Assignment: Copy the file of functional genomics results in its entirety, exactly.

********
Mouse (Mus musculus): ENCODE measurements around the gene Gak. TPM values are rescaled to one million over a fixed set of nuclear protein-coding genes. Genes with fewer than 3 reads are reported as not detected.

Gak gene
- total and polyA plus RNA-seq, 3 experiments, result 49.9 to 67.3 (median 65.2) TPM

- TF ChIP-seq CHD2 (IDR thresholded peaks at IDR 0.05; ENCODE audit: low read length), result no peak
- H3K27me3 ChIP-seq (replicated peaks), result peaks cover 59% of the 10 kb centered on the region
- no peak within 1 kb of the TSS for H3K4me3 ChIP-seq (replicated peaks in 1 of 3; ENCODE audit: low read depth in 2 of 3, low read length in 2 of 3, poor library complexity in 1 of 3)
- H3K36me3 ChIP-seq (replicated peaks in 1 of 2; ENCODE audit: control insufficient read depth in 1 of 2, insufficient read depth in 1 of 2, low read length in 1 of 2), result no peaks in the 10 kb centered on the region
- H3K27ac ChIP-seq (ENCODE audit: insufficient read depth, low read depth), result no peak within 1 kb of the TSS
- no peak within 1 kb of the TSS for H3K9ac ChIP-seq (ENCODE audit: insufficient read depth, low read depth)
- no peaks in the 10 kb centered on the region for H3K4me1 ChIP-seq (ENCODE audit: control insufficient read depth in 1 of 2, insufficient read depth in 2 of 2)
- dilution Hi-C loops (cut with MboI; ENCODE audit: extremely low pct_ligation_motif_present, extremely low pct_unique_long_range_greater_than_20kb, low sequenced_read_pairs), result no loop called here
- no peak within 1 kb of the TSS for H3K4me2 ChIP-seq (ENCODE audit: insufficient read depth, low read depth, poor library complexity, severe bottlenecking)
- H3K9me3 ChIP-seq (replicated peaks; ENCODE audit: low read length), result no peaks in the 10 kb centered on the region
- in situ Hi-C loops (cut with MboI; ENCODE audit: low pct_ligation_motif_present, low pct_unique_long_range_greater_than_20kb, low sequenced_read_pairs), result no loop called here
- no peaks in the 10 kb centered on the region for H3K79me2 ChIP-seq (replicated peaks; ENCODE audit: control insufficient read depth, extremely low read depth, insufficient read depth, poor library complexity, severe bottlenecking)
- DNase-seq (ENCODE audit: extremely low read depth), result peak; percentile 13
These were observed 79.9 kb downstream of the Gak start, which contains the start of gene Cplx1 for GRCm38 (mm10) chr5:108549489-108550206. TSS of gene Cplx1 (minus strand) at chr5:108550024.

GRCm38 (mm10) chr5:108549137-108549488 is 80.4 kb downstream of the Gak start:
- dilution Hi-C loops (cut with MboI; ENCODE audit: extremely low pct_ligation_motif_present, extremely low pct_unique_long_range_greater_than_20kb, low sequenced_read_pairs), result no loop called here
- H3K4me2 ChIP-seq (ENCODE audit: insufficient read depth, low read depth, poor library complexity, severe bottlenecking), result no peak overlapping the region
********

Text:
Mouse (Mus musculus): ENCODE measurements around the gene Gak. TPM values are rescaled to one million over a fixed set of nuclear protein-coding genes. Genes with fewer than 3 reads are reported as not detected.

Gak gene
- total and polyA plus RNA-seq, 3 experiments, result 49.9 to 67.3 (median 65.2) TPM

- TF ChIP-seq CHD2 (IDR thresholded peaks at IDR 0.05; ENCODE audit: low read length), result no peak
- H3K27me3 ChIP-seq (replicated peaks), result peaks cover 59% of the 10 kb centered on the region
- no peak within 1 kb of the TSS for H3K4me3 ChIP-seq (replicated peaks in 1 of 3; ENCODE audit: low read depth in 2 of 3, low read length in 2 of 3, poor library complexity in 1 of 3)
- H3K36me3 ChIP-seq (replicated peaks in 1 of 2; ENCODE audit: control insufficient read depth in 1 of 2, insufficient read depth in 1 of 2, low read length in 1 of 2), result no peaks in the 10 kb centered on the region
- H3K27ac ChIP-seq (ENCODE audit: insufficient read depth, low read depth), result no peak within 1 kb of the TSS
- no peak within 1 kb of the TSS for H3K9ac ChIP-seq (ENCODE audit: insufficient read depth, low read depth)
- no peaks in the 10 kb centered on the region for H3K4me1 ChIP-seq (ENCODE audit: control insufficient read depth in 1 of 2, insufficient read depth in 2 of 2)
- dilution Hi-C loops (cut with MboI; ENCODE audit: extremely low pct_ligation_motif_present, extremely low pct_unique_long_range_greater_than_20kb, low sequenced_read_pairs), result no loop called here
- no peak within 1 kb of the TSS for H3K4me2 ChIP-seq (ENCODE audit: insufficient read depth, low read depth, poor library complexity, severe bottlenecking)
- H3K9me3 ChIP-seq (replicated peaks; ENCODE audit: low read length), result no peaks in the 10 kb centered on the region
- in situ Hi-C loops (cut with MboI; ENCODE audit: low pct_ligation_motif_present, low pct_unique_long_range_greater_than_20kb, low sequenced_read_pairs), result no loop called here
- no peaks in the 10 kb centered on the region for H3K79me2 ChIP-seq (replicated peaks; ENCODE audit: control insufficient read depth, extremely low read depth, insufficient read depth, poor library complexity, severe bottlenecking)
- DNase-seq (ENCODE audit: extremely low read depth), result peak; percentile 13
These were observed 79.9 kb downstream of the Gak start, which contains the start of gene Cplx1 for GRCm38 (mm10) chr5:108549489-108550206. TSS of gene Cplx1 (minus strand) at chr5:108550024.

GRCm38 (mm10) chr5:108549137-108549488 is 80.4 kb downstream of the Gak start:
- dilution Hi-C loops (cut with MboI; ENCODE audit: extremely low pct_ligation_motif_present, extremely low pct_unique_long_range_greater_than_20kb, low sequenced_read_pairs), result no loop called here
- H3K4me2 ChIP-seq (ENCODE audit: insufficient read depth, low read depth, poor library complexity, severe bottlenecking), result no peak overlapping the region